Published on Sept 3, 2006 Bohol Standard
With this issue, the Bohol Standard celebrates its second year of existence as a community newspaper in the service of the Boholano community.
It may not mean much to those who cannot help but compare the Standard with those who came very much earlier. The comparison would be unfair because to do so would be like pitting an adult with a child. It is unfair to the child in the sense that it still has a lot to learn. It is also unfair to the adult that has proven a lot.
In its very brief existence, the Standard has faced challenges that other papers will never face. Challenges are normal events in the lives of people and organizations so they should not come as a surprise.
However, any challenge that comes from within is naturally disappointing and sad. A house divided in itself is not expected to stand long. The Standard would have preferred other challenges, but this is one challenge that has to be dealt with.
There are challenges on other fronts. We have been the butt of jokes, ridicules and insults. Of course, that is not entirely unexpected. Newcomers have to prove themselves to put that behind them.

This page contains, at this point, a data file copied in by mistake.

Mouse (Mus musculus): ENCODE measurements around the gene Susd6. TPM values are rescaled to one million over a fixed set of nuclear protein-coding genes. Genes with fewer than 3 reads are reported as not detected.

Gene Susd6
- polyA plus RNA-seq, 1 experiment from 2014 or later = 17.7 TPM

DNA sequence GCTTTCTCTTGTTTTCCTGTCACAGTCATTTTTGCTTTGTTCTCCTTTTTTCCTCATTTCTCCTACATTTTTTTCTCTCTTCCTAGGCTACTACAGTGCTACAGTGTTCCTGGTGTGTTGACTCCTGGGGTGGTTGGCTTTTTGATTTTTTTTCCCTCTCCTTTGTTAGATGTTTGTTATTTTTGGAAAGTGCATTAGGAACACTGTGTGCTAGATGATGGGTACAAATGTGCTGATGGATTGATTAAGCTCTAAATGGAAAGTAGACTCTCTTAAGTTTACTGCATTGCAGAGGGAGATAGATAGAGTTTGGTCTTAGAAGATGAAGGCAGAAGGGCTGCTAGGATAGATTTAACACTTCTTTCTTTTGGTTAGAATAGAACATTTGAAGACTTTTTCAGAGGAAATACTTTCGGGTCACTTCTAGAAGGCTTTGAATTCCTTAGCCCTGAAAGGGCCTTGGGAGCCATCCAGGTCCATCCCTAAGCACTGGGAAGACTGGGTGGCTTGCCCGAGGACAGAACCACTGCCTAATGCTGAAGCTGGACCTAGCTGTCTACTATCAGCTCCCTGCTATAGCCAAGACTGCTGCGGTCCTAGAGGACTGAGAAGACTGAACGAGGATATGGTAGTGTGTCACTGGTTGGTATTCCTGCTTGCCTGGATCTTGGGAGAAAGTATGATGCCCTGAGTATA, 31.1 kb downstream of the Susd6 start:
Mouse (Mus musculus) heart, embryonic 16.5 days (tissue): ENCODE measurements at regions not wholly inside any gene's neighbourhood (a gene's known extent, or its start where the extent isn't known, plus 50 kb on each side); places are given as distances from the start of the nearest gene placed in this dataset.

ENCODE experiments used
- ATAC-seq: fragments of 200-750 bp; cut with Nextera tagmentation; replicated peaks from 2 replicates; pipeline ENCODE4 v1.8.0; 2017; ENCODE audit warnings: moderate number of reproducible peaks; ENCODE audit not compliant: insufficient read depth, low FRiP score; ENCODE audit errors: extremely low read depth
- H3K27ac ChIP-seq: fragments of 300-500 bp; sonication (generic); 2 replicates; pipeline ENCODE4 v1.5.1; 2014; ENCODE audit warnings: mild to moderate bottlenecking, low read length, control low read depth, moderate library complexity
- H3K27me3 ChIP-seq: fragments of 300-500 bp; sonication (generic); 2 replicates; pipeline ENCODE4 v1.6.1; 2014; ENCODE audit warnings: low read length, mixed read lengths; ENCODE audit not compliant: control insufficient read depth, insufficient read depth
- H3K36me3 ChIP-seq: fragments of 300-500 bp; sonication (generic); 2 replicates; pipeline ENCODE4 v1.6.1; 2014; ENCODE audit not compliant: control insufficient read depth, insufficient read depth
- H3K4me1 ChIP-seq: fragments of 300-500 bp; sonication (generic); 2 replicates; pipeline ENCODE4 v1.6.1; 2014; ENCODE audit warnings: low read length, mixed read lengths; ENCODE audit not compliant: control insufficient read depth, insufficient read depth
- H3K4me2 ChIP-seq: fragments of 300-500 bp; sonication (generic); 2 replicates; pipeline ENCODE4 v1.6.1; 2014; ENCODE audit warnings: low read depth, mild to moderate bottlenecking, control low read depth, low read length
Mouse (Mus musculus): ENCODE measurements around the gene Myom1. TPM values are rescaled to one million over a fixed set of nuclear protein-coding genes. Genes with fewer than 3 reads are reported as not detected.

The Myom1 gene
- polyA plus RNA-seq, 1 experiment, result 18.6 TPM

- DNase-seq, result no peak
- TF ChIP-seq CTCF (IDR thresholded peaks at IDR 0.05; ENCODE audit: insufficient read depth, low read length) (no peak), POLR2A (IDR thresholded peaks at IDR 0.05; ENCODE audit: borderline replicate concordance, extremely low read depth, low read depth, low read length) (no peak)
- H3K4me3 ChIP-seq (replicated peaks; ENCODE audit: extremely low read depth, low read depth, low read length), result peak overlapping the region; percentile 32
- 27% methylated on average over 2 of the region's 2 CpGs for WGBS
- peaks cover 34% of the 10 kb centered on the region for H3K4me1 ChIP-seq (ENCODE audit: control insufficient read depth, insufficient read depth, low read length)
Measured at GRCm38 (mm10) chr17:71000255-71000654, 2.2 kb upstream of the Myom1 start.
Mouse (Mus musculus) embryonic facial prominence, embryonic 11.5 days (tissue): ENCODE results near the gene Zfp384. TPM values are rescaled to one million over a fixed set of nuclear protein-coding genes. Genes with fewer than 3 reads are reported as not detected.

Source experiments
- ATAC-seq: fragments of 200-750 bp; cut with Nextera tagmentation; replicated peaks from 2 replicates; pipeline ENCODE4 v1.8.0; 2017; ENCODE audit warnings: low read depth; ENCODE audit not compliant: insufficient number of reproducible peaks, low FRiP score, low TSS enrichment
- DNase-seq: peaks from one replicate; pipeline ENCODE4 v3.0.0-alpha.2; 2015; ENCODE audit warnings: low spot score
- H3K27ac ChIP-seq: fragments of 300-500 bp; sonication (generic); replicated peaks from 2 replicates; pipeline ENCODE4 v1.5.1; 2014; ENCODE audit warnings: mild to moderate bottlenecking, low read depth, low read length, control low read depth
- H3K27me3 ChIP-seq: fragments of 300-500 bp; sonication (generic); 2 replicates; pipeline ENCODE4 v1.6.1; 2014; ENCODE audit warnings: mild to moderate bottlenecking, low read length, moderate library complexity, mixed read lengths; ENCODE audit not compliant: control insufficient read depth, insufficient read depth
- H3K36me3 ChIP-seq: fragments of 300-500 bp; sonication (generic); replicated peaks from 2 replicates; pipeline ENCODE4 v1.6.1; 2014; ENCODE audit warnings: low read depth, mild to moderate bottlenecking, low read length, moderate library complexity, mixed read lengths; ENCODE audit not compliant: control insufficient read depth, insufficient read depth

The Standard however is proving that it intends to stay. Contrary to the belief of critics who thought it would fold up when confronted by problems, it has managed to survive.
It does not intend to compete with the older newspapers. That was clear since the start. The Standard only intends to present another view to readers in presenting the news and through the opinions of its writers. This is the reason why the Standard refuses to dignify quarrels and controversies, because it believes that there are enough existing conflicts.
Many people like to read and listen to gossip and conflict but the Standard tries to stay away from them. It is not for the trouble-makers and the quarrelsome because this would violate the Standard’s policy.
This policy has been noticed by many readers. A growing number of them go for the Standard because they do not want any more trouble and conflict. This is the path that the Standard would like to walk.
As it moves into its third year, the Standard continues to look forward. The challenges of the past should not prevent it from going forward. The lessons remain but they should not keep the paper from moving on.
In its search for its own place under the sun, the Standard needs all the patronage, encouragement and even criticism of the people who want it to grow. They are the reasons why the Standard is looking forward.